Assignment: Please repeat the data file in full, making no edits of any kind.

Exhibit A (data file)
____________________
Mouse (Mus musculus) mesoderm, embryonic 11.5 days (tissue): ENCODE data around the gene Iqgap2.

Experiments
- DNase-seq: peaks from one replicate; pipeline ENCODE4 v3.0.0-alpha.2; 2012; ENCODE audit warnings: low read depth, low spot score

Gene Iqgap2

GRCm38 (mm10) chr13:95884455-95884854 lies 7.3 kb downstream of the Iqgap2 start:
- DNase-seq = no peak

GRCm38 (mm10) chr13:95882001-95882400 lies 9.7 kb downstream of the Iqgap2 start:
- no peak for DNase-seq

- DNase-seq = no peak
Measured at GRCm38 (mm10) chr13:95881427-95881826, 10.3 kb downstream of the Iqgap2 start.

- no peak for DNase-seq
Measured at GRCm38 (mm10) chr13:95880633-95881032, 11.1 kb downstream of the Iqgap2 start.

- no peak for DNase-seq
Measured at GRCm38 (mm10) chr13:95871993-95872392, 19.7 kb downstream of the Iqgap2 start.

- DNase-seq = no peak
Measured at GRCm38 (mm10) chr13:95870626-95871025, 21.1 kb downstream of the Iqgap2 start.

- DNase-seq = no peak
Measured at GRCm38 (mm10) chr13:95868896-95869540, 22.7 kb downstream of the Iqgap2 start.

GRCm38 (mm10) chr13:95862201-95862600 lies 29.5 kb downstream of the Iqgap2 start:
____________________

Mouse (Mus musculus) mesoderm, embryonic 11.5 days (tissue): ENCODE data around the gene Iqgap2.

Experiments
- DNase-seq: peaks from one replicate; pipeline ENCODE4 v3.0.0-alpha.2; 2012; ENCODE audit warnings: low read depth, low spot score

Gene Iqgap2

GRCm38 (mm10) chr13:95884455-95884854 lies 7.3 kb downstream of the Iqgap2 start:
- DNase-seq = no peak

GRCm38 (mm10) chr13:95882001-95882400 lies 9.7 kb downstream of the Iqgap2 start:
- no peak for DNase-seq

- DNase-seq = no peak
Measured at GRCm38 (mm10) chr13:95881427-95881826, 10.3 kb downstream of the Iqgap2 start.

- no peak for DNase-seq
Measured at GRCm38 (mm10) chr13:95880633-95881032, 11.1 kb downstream of the Iqgap2 start.

- no peak for DNase-seq
Measured at GRCm38 (mm10) chr13:95871993-95872392, 19.7 kb downstream of the Iqgap2 start.

- DNase-seq = no peak
Measured at GRCm38 (mm10) chr13:95870626-95871025, 21.1 kb downstream of the Iqgap2 start.

- DNase-seq = no peak
Measured at GRCm38 (mm10) chr13:95868896-95869540, 22.7 kb downstream of the Iqgap2 start.

GRCm38 (mm10) chr13:95862201-95862600 lies 29.5 kb downstream of the Iqgap2 start: